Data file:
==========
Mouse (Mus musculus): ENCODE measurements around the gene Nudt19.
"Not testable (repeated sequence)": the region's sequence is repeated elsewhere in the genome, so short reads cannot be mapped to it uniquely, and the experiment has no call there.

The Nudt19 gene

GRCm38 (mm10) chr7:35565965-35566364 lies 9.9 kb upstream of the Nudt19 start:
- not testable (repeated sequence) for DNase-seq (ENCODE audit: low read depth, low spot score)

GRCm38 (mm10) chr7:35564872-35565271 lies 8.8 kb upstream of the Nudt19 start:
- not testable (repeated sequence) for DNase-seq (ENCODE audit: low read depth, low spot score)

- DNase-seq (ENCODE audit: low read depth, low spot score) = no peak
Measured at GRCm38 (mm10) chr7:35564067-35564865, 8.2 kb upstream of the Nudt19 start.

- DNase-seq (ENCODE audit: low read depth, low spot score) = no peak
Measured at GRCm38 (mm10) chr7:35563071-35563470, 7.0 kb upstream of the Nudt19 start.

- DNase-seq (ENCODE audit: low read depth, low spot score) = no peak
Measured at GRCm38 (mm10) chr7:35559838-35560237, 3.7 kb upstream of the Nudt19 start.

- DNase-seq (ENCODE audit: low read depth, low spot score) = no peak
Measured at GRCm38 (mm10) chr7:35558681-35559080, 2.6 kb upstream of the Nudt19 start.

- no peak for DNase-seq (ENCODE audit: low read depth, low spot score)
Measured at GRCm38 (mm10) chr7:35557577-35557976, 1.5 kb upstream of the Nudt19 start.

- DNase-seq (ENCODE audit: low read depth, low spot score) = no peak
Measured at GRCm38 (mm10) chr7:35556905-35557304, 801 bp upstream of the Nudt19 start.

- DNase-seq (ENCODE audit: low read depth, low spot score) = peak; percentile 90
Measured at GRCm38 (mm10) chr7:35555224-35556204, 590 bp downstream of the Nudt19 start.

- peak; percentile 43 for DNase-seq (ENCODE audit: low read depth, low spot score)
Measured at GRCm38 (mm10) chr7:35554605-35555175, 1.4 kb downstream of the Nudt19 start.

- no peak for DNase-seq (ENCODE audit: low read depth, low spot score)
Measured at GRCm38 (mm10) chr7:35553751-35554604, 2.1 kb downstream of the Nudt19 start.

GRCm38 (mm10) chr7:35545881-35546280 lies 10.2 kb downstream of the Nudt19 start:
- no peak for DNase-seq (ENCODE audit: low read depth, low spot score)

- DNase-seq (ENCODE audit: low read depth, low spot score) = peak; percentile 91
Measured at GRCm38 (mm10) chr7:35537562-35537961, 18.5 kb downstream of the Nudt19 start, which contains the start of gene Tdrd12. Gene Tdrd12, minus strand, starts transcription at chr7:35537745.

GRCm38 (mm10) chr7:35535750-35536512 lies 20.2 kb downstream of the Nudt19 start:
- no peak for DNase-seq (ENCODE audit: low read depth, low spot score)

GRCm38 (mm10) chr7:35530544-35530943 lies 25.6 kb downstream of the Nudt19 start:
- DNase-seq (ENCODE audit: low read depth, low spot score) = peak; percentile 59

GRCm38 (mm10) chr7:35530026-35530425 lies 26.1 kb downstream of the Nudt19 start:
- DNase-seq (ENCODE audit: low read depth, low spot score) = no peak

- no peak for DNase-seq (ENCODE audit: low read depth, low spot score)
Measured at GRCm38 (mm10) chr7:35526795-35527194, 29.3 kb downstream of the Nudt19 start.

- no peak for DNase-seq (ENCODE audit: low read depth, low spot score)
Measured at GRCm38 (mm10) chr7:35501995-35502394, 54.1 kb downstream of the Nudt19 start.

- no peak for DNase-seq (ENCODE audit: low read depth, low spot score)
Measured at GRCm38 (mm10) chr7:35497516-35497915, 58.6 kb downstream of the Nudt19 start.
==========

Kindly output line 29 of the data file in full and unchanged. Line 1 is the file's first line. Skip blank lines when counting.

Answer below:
Measured at GRCm38 (mm10) chr7:35537562-35537961, 18.5 kb downstream of the Nudt19 start, which contains the start of gene Tdrd12. Gene Tdrd12, minus strand, starts transcription at chr7:35537745.